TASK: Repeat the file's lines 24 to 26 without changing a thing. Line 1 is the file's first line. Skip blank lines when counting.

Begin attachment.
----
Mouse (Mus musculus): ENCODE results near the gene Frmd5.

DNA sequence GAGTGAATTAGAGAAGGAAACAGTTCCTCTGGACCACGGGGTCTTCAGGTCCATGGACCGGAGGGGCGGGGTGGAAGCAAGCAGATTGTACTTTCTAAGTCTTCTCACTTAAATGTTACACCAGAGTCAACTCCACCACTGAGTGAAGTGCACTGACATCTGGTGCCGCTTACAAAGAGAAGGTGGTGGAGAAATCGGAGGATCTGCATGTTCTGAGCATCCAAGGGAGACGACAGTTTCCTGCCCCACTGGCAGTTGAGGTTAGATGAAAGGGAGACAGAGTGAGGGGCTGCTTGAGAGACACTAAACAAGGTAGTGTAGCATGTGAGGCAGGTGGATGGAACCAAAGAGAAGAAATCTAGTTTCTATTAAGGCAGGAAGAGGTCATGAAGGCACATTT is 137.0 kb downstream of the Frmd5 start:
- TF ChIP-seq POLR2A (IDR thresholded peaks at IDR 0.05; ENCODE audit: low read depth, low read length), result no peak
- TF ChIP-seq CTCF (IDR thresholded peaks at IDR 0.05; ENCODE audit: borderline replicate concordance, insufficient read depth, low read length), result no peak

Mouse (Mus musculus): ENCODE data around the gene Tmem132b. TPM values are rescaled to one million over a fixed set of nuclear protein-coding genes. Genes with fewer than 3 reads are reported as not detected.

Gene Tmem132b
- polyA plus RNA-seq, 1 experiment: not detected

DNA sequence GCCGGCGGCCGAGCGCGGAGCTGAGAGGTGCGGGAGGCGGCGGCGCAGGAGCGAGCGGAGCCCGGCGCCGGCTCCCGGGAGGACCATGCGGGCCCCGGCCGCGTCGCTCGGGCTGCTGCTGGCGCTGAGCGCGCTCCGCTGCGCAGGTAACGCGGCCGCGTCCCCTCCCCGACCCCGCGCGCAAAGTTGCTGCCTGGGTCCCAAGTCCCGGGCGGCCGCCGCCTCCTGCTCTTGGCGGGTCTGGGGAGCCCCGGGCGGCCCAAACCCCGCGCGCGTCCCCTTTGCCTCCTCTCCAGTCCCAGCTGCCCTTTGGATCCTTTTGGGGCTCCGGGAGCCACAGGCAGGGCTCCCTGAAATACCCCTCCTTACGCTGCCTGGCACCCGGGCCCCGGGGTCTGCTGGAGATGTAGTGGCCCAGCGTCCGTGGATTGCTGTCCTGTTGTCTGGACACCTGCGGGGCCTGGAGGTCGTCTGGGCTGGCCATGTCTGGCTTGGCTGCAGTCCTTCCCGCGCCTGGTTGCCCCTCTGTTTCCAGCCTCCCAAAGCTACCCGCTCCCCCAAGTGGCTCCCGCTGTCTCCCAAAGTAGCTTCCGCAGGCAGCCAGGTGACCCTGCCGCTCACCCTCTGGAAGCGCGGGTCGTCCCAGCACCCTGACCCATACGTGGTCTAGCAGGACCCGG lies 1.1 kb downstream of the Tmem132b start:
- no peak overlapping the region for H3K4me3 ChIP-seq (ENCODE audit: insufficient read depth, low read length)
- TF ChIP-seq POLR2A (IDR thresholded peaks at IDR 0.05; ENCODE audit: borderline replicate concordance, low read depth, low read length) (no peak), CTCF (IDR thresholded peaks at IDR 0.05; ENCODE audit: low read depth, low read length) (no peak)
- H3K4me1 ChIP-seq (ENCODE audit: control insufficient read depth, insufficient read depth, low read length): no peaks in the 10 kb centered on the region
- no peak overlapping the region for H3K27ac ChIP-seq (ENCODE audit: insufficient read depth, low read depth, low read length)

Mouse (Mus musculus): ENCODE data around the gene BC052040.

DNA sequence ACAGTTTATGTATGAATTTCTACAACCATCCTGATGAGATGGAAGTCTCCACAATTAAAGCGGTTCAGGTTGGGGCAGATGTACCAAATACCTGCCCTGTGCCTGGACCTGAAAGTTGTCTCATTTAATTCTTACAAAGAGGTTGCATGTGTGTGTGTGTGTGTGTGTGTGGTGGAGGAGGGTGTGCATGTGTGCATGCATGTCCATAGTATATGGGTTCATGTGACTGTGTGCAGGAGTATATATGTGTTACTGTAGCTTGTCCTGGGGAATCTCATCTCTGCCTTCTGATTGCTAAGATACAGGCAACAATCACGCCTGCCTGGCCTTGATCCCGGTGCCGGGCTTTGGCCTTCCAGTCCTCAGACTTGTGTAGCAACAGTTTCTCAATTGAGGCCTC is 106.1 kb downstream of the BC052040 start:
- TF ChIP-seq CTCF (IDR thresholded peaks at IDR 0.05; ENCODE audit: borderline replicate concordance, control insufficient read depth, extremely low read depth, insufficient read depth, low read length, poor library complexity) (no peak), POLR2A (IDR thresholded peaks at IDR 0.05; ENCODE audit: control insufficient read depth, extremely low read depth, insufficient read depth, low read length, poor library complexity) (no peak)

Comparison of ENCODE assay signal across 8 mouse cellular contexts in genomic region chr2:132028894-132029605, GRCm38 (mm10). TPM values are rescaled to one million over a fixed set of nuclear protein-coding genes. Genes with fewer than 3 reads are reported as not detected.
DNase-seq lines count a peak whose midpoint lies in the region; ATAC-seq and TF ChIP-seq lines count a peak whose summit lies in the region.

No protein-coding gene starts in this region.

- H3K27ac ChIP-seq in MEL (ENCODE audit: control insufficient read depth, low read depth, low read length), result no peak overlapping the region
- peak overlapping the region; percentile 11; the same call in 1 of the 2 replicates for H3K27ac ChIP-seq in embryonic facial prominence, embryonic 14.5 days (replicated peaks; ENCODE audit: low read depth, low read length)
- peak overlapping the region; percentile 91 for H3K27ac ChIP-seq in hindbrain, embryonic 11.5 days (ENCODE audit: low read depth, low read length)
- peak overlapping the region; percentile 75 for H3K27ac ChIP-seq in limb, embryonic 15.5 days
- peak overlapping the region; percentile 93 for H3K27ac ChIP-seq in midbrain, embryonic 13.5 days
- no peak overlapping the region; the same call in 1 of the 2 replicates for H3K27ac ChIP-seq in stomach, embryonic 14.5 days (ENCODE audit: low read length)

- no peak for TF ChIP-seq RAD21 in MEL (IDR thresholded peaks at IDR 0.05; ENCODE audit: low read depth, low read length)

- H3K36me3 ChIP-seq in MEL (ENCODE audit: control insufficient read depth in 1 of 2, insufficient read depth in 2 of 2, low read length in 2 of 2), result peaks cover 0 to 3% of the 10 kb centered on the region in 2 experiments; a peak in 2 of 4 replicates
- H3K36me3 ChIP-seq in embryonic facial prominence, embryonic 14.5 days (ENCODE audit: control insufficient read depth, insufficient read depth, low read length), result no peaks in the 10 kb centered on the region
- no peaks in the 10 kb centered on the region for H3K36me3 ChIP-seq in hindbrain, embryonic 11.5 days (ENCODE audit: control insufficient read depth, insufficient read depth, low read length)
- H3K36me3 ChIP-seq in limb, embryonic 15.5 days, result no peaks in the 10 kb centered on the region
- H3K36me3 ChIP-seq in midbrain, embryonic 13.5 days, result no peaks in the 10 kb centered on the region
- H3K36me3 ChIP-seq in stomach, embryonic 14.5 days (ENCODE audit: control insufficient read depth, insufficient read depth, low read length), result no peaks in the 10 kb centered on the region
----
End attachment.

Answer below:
- no peak overlapping the region; the same call in 1 of the 2 replicates for H3K27ac ChIP-seq in stomach, embryonic 14.5 days (ENCODE audit: low read length)

- no peak for TF ChIP-seq RAD21 in MEL (IDR thresholded peaks at IDR 0.05; ENCODE audit: low read depth, low read length)

- H3K36me3 ChIP-seq in MEL (ENCODE audit: control insufficient read depth in 1 of 2, insufficient read depth in 2 of 2, low read length in 2 of 2), result peaks cover 0 to 3% of the 10 kb centered on the region in 2 experiments; a peak in 2 of 4 replicates